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Did you Notice? Each Values Level Has Its Own Language Part 1

NLP| success and happiness in business

Did you notice that each values level has its own language?

Once of the most important things we learn in NLP is to pay attention to the language used. Sadly this is also one of the most hated sections in the training. Why? I really have no idea. Don’t people talk to each other? Don’t they communicate all the time through words? I guess if you don’t know what you don’t know, you think that you communicate all right and ultimately it is all their fault anyway! They don’t understand what you mean, right? You were expressing yourself correctly and they just did not get it! C’mon! Be honest! How many times you ended up frustrated because they misunderstood you? How many times you said to yourself: “Boy, I better be careful what I say or I can get in trouble!”

But maybe it was never about what you said, but about the meaning of the words you used which was interpreted differently by the other person. And don’t get down the path of who was right, because maybe nobody was right or wrong. If for them the meaning assigned to a word is different than yours, they will understand the same word in a different way therefore distorting your intended message.

In NLP this meaning assignment is called complex equivalence (CEq). Now even if you think you know this already – IE you are trained at least at the level of NLP Practitioner or even further, have you actually stopped and thought what are the consequences of complex equivalence? What are the consequences in society and how the thinking of all of us changes according to the meaning of the words we use? How they are related to social engineering? And what is “social engineering” anyway? Have you actually stopped to think of that.

CEq it is related to the meaning we individually assign to words. The interpretation of words which in spite of dictionaries and agreed upon meaning is ultimately unique to the individual.

How do we assign meaning to words? (1) first it is our personal experience. You know what an orange is mostly through your experience of seeing, hearing, tasting, smelling, and feeling it, however (2)you also read the dictionary definition of the orange and you know that it is according to WordBook English Dictionary:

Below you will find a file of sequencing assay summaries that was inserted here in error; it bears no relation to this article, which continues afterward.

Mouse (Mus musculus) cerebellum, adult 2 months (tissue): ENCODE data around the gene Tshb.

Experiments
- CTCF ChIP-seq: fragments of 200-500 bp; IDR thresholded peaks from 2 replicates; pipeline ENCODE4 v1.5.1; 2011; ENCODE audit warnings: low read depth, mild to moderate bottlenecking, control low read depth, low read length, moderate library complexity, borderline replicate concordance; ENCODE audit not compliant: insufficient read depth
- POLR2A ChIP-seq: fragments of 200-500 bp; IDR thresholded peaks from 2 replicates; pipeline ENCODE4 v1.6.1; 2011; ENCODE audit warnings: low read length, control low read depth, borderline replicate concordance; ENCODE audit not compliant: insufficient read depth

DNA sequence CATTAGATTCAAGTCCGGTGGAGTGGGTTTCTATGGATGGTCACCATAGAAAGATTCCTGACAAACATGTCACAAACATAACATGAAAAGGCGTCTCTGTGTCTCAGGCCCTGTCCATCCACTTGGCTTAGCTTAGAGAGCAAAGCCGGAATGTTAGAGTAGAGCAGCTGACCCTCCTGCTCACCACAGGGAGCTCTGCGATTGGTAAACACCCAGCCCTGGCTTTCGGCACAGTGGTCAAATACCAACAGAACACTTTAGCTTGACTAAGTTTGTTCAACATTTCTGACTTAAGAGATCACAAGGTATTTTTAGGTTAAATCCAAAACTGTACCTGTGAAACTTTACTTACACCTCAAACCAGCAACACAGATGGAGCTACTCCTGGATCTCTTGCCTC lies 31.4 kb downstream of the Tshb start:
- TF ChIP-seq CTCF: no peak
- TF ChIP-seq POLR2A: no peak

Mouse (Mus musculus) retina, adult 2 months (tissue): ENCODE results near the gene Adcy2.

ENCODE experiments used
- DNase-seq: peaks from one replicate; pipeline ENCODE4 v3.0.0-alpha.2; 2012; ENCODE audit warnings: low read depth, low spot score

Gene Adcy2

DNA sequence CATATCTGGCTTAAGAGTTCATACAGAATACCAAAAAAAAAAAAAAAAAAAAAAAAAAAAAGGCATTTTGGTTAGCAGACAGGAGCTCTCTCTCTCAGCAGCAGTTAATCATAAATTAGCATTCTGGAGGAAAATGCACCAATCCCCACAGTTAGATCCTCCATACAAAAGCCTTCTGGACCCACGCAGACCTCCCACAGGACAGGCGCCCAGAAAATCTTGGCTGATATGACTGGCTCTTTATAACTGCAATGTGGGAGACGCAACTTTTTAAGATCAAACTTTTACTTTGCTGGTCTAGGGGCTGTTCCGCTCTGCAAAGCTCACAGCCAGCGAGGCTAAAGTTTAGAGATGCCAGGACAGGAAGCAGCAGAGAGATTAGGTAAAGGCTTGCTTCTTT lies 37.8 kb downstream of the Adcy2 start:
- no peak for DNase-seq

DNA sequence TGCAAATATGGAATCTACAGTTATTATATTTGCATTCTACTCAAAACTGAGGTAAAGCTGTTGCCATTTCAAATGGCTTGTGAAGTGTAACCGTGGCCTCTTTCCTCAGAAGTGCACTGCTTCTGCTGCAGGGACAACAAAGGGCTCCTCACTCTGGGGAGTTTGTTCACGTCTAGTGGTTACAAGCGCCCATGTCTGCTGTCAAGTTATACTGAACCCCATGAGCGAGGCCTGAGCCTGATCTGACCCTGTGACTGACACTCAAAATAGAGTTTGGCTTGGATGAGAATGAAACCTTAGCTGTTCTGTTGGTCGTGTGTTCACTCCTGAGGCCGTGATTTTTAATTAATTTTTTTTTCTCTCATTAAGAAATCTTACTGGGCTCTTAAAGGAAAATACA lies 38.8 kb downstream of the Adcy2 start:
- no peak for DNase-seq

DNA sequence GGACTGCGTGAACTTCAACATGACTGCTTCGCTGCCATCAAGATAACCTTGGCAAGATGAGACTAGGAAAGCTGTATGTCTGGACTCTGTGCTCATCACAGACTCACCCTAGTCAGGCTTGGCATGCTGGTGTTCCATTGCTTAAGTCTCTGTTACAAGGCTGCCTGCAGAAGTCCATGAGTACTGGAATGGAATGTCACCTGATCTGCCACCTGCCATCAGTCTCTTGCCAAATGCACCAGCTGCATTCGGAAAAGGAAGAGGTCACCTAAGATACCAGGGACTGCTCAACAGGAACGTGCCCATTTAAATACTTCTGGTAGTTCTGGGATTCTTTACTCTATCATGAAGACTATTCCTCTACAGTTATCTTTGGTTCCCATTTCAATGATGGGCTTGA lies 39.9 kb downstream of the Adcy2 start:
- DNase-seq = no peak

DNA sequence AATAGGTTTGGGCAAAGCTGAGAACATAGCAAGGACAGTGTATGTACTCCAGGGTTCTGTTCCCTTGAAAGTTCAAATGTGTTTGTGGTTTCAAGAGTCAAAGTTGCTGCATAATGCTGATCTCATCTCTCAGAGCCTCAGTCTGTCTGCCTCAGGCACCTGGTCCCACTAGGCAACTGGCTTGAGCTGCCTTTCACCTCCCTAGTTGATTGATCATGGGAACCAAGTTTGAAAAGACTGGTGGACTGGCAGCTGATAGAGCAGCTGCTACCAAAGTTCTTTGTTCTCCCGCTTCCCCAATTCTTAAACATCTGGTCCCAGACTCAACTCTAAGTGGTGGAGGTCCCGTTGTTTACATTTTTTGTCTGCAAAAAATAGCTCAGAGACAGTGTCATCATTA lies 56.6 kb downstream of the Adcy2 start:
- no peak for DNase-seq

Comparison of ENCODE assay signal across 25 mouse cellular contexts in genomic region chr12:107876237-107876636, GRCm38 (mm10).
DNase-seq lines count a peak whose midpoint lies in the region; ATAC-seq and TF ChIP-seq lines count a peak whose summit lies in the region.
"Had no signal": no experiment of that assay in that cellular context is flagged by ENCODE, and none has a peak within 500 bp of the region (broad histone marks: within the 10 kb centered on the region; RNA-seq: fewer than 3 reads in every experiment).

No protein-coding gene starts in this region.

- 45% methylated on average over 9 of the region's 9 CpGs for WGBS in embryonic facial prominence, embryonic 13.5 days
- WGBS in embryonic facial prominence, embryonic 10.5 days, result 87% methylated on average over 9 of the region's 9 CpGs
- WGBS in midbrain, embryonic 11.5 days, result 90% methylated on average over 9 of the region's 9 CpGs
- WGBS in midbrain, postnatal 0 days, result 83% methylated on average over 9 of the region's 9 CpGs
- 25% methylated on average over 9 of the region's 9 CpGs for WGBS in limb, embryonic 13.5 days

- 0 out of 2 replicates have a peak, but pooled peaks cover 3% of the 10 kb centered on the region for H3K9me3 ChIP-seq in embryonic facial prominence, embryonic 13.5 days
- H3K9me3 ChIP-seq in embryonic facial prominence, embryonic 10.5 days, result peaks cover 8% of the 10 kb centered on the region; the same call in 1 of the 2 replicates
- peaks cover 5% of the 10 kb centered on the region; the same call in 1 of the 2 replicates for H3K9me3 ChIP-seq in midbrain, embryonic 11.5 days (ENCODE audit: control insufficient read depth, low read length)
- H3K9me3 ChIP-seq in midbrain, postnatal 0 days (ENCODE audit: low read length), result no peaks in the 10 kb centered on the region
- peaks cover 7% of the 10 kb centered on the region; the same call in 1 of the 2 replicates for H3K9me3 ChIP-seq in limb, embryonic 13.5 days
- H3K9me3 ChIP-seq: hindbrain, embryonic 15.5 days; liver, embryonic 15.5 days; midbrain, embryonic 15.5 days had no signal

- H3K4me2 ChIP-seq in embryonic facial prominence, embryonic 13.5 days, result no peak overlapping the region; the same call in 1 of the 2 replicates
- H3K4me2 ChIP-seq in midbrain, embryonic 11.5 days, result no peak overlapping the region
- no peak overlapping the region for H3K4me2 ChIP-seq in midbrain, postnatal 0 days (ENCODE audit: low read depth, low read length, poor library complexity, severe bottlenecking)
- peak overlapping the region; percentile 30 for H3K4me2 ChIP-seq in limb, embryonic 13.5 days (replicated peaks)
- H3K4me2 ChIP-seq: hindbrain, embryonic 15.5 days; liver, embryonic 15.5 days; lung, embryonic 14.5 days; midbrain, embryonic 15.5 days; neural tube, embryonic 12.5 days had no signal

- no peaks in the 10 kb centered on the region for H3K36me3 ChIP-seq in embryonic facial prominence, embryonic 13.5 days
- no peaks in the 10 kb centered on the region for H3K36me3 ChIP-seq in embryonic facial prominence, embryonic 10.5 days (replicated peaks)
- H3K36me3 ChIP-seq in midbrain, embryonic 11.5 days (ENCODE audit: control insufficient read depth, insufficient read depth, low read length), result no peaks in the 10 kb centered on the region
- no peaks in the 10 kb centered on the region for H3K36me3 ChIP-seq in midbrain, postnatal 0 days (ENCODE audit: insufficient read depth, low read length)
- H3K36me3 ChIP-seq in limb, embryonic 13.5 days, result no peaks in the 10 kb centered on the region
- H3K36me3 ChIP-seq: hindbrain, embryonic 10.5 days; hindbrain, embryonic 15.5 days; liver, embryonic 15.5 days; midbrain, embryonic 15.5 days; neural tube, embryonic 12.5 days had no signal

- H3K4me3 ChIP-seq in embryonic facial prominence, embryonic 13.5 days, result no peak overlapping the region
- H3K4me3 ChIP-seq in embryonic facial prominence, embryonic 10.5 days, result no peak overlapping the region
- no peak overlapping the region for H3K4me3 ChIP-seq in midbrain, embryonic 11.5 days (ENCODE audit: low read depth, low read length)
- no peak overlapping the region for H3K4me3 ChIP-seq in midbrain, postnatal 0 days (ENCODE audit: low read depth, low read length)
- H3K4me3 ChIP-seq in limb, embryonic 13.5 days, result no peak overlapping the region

“[a] round yellow to orange fruit of any of several citrus trees”

In a sense we are lucky we have dictionaries otherwise we would barely be able to understand each other at all especially in the technological era when we have so many abstract and technical words. Forget about the orange example, how do you experience through your five senses the word “peace-keeping”, or “spheres of influence” or “competitive intelligence”. Did you know that competitive intelligence actually means industrial espionage?

What about Facebook? According to this article millions of people in the world are confused thinking that Facebook is not the internet. They ascribe to the word Facebook a different meaning.

And what about when people say yes and they mean no or vice versa? And what about people say something knowing fully that it would not be socially acceptable to say as it really is?

Maybe the purpose of the dictionary was all along to bring together the meaning of the communication or maybe to bridge the gap between what was said and what was intended? And then the next question is “what was intended by whom specifically?” and “who decides what means what for all of us?”

Now, did you consider that the complex equivalence can be distorted on purpose? It is actually one of the techniques of social engineering. Here is how it is done: you take a word, usually a more abstract word (in NLP called a nominalization), and you substitute new meaning for the same word. All the while a certain “top group” like the stakeholders and the CEO of a corporation retain the true understanding of the words they are using while the rest of the employees have a different understanding of the same word. You can also invent new words for the old meanings and this will be addressed a little later in the article.

But after you’ve done (1) and (2) you end up with two groups of people (a) the wider group, the mass of employees, those who are not “in the know” and a smaller group at the top, those who are “in the know”. Once you’ve set up that, then (3) there is just one more thing: repeat, repeat, repeat the use of the new meaning again and again until it gets drilled in the new way in the consciousness of the people.

With the help of language you can do a lot of things, separate society in diverse groups, antagonize them, manipulate the understanding of concepts, but more about that in Part 2.

Until then, be well

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